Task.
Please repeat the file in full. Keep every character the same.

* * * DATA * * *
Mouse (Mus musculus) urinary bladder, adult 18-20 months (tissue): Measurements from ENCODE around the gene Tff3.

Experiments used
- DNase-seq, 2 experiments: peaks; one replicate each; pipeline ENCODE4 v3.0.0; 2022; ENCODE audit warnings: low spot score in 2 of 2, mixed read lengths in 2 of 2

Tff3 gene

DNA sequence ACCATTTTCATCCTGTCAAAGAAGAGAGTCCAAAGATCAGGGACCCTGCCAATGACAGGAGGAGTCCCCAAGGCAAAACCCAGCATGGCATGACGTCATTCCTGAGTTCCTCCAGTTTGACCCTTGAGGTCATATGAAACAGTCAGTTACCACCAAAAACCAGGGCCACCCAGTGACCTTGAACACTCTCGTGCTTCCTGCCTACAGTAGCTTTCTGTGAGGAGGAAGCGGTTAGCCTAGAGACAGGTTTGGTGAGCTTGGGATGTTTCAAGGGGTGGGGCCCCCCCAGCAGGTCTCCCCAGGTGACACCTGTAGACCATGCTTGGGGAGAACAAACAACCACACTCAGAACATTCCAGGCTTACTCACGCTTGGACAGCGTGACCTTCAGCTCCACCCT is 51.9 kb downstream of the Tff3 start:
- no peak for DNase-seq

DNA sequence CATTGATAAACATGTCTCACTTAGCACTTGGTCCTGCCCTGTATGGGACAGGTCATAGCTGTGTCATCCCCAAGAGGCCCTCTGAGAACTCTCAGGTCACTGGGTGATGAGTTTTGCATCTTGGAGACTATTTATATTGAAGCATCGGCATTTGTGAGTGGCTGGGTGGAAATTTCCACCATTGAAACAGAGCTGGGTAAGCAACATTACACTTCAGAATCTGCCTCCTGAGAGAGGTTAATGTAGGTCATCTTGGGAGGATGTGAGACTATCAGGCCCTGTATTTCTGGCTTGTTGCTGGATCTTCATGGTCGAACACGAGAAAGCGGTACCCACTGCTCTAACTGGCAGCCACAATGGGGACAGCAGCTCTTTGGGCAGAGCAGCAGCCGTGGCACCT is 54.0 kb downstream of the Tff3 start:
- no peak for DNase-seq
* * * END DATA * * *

Mouse (Mus musculus) urinary bladder, adult 18-20 months (tissue): Measurements from ENCODE around the gene Tff3.

Experiments used
- DNase-seq, 2 experiments: peaks; one replicate each; pipeline ENCODE4 v3.0.0; 2022; ENCODE audit warnings: low spot score in 2 of 2, mixed read lengths in 2 of 2

Tff3 gene

DNA sequence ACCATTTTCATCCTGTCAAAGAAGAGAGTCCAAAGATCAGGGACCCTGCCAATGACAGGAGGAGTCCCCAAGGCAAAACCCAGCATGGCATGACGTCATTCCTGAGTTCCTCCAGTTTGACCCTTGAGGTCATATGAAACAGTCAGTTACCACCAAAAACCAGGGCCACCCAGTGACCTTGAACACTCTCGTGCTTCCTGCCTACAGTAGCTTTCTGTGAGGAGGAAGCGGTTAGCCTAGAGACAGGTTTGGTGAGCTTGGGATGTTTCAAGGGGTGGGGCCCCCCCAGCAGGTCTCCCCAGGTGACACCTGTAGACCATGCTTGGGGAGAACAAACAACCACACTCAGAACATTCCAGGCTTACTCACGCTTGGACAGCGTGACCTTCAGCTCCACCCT is 51.9 kb downstream of the Tff3 start:
- no peak for DNase-seq

DNA sequence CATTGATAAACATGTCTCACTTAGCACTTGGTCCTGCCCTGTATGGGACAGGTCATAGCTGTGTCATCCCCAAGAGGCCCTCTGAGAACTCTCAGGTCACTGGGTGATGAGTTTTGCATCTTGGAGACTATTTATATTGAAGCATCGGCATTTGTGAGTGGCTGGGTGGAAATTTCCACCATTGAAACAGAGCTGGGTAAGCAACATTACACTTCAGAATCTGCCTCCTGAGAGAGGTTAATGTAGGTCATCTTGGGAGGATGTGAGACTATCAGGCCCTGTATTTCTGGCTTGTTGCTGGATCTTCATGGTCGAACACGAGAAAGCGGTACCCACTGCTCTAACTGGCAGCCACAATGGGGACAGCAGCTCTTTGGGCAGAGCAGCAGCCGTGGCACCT is 54.0 kb downstream of the Tff3 start:
- no peak for DNase-seq